cessfully attained. I am advised that I could not do better than to intrust the direction and control of this transportation exclusively to your discretion. You can better judge how far it may be necessary that such exclusive control should be vested in you; and I should be expedient, and it you would undertake the responsible duty. The importance of the object need not be pressed on your consideration, and, appreciating it fully, as you doubtless do, you will not, it is hoped, shrink from any effort or responsibility which your judgment indicates as necessary.
Very sincerely, your
J. A. SEDDON,
Secretary of War.
RICHMOND, August 20, 1863.
General G. T. BEAUREGARD,
Charleston, S. C.:
It seems impossible to furnish you the artillerists you call for. We have not enough here to man the works around Richmond, which may be threatened at any moment, and none can be spared from the armies in other quarters. Those recently paroled at Vicksburg and Port Hudson have not been exchanged. They have gone west of the Mississippi, on furlough. Can you not convert some of your infantry into artillery, for ordinary purposes, and assign some of your instructed artillerists to the most important duties at the guns? In this way you might enlarge you artillery, and the infantry would soon learn the manual of the piece.
Adjutant and Inspector General.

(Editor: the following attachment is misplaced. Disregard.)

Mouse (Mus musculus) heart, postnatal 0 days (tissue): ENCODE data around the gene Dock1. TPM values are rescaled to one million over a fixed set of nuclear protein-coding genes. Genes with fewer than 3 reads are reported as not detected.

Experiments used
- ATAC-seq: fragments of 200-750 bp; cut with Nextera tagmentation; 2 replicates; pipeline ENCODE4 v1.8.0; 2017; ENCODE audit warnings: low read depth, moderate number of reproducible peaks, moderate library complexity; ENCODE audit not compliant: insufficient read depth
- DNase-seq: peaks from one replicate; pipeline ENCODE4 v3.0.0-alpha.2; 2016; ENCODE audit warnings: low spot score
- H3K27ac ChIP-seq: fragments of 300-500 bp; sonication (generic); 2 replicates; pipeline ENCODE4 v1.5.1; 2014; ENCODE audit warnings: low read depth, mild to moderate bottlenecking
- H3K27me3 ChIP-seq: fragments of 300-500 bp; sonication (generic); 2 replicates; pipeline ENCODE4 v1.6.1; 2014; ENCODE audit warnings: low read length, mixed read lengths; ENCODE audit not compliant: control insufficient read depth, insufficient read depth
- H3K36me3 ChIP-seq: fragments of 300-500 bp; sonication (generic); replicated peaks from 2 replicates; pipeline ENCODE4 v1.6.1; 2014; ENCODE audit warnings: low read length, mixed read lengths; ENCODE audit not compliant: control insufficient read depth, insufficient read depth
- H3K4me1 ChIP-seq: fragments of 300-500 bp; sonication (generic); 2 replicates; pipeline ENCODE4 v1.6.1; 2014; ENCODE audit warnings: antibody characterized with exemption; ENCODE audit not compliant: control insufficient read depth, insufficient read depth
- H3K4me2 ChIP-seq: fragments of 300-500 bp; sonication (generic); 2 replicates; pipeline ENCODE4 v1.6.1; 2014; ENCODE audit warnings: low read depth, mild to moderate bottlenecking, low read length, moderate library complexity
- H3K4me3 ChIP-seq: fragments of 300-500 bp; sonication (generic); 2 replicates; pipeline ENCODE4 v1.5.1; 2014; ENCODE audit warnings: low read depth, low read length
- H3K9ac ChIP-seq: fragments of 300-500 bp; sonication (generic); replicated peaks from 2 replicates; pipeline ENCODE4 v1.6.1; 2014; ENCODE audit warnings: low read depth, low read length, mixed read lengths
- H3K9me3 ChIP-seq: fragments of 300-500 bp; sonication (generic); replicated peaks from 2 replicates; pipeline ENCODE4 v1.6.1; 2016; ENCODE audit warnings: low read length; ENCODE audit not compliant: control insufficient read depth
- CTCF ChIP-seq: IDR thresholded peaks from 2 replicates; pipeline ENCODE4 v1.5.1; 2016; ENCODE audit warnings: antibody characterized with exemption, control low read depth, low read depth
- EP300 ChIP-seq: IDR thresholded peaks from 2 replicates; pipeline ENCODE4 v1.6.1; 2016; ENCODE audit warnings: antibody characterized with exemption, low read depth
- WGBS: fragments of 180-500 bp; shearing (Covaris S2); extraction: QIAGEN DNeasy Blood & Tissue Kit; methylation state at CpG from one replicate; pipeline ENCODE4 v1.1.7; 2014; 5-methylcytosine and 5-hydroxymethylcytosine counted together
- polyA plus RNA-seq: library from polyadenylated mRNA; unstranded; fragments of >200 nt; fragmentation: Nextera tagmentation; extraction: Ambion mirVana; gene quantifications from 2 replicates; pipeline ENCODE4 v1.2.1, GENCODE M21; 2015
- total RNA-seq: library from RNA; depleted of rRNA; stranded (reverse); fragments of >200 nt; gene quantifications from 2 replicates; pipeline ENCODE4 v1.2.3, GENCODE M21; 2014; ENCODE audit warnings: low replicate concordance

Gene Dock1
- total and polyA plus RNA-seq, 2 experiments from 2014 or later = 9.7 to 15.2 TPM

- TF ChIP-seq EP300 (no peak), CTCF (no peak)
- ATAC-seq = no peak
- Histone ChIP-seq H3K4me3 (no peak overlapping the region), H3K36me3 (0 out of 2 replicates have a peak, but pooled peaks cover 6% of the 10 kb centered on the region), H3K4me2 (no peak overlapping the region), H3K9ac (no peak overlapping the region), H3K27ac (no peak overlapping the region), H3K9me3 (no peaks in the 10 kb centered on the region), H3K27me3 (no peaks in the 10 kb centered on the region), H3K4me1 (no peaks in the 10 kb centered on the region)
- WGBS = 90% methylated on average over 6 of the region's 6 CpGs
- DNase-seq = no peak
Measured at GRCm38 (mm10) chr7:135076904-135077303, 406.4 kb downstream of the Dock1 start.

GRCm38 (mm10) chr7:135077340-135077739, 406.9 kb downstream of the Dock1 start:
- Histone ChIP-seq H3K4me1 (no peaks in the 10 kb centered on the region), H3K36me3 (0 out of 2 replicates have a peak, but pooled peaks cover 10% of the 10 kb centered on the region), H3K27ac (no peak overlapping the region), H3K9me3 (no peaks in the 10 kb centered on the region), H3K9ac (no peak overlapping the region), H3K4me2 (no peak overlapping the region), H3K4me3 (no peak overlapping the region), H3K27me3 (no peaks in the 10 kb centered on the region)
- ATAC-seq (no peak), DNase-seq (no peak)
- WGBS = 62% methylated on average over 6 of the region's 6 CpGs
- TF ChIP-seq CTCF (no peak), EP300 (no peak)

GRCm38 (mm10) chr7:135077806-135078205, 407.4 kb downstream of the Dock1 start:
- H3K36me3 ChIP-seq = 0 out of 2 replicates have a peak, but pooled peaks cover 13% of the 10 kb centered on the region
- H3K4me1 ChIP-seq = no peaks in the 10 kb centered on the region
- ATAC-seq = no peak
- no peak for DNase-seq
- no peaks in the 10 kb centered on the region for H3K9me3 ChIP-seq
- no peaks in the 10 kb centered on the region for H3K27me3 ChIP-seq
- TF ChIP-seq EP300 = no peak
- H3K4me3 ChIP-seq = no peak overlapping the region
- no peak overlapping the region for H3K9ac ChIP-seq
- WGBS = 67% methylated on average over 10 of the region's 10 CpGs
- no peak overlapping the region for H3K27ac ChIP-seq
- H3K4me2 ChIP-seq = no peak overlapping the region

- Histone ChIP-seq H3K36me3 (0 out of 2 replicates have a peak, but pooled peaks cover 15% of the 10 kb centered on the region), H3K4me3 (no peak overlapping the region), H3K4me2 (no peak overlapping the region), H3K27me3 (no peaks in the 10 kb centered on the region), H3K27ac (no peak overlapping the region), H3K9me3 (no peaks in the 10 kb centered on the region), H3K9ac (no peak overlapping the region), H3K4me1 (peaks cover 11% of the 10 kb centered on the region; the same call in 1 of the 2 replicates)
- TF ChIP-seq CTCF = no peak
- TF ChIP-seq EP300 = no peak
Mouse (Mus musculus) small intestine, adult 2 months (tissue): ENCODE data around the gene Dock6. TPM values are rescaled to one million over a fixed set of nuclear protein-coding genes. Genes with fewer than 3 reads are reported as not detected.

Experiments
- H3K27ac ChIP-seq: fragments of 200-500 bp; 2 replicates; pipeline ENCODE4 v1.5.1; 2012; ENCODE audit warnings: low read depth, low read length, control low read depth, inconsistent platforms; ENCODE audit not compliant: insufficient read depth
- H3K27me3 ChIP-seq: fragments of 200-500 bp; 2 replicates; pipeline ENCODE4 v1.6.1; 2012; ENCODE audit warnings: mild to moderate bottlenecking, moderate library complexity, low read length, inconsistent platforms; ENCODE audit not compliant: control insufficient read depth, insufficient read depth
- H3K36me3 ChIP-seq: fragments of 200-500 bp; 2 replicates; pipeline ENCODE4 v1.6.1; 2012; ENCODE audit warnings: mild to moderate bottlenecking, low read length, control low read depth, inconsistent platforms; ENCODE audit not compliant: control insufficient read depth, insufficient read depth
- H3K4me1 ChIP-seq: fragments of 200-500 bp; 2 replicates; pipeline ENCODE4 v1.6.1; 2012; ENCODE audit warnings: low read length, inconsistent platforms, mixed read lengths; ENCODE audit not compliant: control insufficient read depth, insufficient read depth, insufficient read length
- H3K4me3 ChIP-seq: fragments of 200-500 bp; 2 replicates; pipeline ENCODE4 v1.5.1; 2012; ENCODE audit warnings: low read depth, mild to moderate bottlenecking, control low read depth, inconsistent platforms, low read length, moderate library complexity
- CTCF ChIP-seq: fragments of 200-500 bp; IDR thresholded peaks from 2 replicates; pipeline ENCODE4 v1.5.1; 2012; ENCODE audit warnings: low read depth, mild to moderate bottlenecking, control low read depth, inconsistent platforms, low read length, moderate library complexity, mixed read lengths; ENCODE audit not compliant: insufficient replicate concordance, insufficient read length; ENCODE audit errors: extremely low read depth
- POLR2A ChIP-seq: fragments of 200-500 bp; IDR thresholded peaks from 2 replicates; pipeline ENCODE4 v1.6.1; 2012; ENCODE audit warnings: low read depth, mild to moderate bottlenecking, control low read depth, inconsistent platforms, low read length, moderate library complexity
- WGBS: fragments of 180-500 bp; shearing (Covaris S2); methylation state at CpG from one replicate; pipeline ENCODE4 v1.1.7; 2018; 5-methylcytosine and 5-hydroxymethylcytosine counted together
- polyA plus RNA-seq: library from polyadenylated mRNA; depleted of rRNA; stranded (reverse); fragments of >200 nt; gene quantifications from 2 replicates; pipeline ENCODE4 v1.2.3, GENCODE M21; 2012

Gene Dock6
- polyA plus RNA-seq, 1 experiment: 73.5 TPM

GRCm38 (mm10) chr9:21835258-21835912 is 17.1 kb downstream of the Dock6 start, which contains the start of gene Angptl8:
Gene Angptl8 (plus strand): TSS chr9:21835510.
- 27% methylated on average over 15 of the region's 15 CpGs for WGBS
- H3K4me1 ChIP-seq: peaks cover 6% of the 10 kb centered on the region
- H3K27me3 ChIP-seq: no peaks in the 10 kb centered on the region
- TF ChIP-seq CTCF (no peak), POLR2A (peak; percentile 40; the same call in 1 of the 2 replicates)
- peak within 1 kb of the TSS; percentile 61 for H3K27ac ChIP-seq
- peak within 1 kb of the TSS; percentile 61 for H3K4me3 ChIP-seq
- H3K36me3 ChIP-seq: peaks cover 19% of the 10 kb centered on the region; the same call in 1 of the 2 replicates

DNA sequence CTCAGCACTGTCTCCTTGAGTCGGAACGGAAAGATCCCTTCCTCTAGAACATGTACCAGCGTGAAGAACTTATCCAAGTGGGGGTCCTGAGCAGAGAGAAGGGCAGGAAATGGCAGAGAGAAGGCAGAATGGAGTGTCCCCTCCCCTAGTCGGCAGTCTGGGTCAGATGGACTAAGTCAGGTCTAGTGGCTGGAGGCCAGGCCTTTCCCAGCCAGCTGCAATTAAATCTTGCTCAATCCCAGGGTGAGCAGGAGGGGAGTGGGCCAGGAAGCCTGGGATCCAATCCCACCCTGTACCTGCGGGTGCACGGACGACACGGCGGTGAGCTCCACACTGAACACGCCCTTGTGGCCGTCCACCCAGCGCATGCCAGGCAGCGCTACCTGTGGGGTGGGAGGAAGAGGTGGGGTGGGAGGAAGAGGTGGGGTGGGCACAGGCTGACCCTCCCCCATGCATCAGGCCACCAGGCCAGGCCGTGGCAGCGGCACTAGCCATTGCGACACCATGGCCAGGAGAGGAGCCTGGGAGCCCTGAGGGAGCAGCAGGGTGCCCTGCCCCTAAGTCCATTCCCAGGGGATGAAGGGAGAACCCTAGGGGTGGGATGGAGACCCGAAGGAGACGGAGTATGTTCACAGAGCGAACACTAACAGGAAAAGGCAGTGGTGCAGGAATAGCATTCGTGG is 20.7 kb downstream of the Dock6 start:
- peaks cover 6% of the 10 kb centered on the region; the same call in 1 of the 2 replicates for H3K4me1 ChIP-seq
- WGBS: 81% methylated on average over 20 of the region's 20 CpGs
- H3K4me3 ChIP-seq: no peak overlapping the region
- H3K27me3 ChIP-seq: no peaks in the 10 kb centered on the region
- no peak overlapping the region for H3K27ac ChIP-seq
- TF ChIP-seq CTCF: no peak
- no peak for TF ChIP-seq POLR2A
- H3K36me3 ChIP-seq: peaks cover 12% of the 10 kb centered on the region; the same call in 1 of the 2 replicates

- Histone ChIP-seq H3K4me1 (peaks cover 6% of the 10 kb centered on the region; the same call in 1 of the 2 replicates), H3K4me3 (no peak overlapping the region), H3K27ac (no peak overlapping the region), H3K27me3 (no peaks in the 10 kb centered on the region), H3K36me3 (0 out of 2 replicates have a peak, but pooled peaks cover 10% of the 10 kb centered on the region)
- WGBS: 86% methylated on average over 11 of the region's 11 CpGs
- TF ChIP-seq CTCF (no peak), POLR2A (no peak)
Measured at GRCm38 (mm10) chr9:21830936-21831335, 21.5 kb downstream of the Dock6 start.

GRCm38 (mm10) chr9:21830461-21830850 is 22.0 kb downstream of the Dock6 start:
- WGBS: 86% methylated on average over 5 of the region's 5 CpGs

CHARLESTON, S. C.,
August 20, 1863.
Honorable JAMES A. SEDDON,
Secretary of War, Richmond, Va.:
The large Blakely guns at Wilmington should not be diverted from this place; both should come here at once. Cannot some of the Brooke guns from the Virginia, or other iron-clad, be sent here for defense of inner harbor? Effective positions for them are being prepared. Projectiles, of course.
J. F. GILMER,
Colonel, and Chief of Engineer Bureau.
HDQRS. DEPT. SOUTH CAROLINA, GEORGIA, AND FLORIDA,
Charleston, S. C., August 20, 1863.
Lieutenant Colonel D. B. HARRIS,
Chief Engineer, Department, Charleston, S. C.:
COLONEL: As it is not probable at present that we shall be able to get the required number of heavy guns to arm the batteries at Fort Johnson and the Martello Tower, it is advisable to leave in position at the former the two rifled 32-pounders already there, but prepare at